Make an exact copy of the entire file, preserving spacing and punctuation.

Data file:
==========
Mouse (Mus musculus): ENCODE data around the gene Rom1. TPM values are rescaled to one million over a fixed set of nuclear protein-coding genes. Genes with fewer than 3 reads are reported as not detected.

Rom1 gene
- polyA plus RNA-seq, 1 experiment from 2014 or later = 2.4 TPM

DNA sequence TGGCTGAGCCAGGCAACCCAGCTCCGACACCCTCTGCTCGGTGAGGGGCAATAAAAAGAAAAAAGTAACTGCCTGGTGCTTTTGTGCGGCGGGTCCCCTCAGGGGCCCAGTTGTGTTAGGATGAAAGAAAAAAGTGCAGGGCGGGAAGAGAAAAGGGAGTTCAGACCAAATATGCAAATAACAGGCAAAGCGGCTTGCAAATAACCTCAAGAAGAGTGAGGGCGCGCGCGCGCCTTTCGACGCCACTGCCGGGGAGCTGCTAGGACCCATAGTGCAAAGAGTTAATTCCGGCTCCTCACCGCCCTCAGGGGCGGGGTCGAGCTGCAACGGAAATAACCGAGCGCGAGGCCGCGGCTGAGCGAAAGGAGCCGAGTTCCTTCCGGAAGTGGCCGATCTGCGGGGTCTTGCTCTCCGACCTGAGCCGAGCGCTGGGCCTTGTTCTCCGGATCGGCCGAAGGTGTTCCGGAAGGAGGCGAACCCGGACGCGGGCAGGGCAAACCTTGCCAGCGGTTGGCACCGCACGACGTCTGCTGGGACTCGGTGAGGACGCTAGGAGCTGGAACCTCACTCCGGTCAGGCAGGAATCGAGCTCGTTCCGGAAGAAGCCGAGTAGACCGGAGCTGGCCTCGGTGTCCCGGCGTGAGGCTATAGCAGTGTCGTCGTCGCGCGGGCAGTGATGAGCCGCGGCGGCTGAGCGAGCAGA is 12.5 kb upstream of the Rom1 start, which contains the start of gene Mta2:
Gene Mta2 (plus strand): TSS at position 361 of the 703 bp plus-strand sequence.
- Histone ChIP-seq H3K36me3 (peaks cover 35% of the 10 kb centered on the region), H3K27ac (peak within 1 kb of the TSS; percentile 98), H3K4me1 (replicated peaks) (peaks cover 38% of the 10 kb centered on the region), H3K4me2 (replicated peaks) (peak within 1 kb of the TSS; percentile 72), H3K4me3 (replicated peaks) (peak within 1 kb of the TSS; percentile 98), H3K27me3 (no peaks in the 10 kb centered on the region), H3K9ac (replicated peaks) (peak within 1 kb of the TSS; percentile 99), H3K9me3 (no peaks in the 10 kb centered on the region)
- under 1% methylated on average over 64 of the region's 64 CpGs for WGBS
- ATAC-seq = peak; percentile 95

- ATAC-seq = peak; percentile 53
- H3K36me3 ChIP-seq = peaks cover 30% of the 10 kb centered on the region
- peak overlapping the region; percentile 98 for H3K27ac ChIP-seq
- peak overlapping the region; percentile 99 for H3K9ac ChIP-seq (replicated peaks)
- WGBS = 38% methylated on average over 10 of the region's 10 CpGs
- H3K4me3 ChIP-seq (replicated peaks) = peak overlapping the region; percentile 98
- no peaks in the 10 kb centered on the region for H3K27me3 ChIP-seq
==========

Mouse (Mus musculus): ENCODE data around the gene Rom1. TPM values are rescaled to one million over a fixed set of nuclear protein-coding genes. Genes with fewer than 3 reads are reported as not detected.

Rom1 gene
- polyA plus RNA-seq, 1 experiment from 2014 or later = 2.4 TPM

DNA sequence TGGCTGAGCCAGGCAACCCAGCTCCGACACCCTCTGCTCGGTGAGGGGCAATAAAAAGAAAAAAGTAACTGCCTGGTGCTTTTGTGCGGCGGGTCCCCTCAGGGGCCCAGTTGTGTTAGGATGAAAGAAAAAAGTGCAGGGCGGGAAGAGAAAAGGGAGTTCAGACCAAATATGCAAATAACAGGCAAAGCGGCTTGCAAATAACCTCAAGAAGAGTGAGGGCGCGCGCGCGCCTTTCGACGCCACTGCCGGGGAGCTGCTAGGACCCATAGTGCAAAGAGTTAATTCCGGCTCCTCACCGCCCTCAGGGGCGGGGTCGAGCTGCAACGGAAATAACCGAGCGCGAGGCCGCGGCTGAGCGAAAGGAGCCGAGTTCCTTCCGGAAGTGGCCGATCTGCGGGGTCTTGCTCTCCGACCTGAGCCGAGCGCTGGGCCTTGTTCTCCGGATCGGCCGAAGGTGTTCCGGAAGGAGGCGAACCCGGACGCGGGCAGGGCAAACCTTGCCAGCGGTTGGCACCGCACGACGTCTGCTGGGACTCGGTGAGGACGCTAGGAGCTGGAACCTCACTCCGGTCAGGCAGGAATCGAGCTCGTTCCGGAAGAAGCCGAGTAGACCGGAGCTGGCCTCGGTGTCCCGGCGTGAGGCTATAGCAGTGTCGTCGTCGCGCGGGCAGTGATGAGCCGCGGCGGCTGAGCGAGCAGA is 12.5 kb upstream of the Rom1 start, which contains the start of gene Mta2:
Gene Mta2 (plus strand): TSS at position 361 of the 703 bp plus-strand sequence.
- Histone ChIP-seq H3K36me3 (peaks cover 35% of the 10 kb centered on the region), H3K27ac (peak within 1 kb of the TSS; percentile 98), H3K4me1 (replicated peaks) (peaks cover 38% of the 10 kb centered on the region), H3K4me2 (replicated peaks) (peak within 1 kb of the TSS; percentile 72), H3K4me3 (replicated peaks) (peak within 1 kb of the TSS; percentile 98), H3K27me3 (no peaks in the 10 kb centered on the region), H3K9ac (replicated peaks) (peak within 1 kb of the TSS; percentile 99), H3K9me3 (no peaks in the 10 kb centered on the region)
- under 1% methylated on average over 64 of the region's 64 CpGs for WGBS
- ATAC-seq = peak; percentile 95

- ATAC-seq = peak; percentile 53
- H3K36me3 ChIP-seq = peaks cover 30% of the 10 kb centered on the region
- peak overlapping the region; percentile 98 for H3K27ac ChIP-seq
- peak overlapping the region; percentile 99 for H3K9ac ChIP-seq (replicated peaks)
- WGBS = 38% methylated on average over 10 of the region's 10 CpGs
- H3K4me3 ChIP-seq (replicated peaks) = peak overlapping the region; percentile 98
- no peaks in the 10 kb centered on the region for H3K27me3 ChIP-seq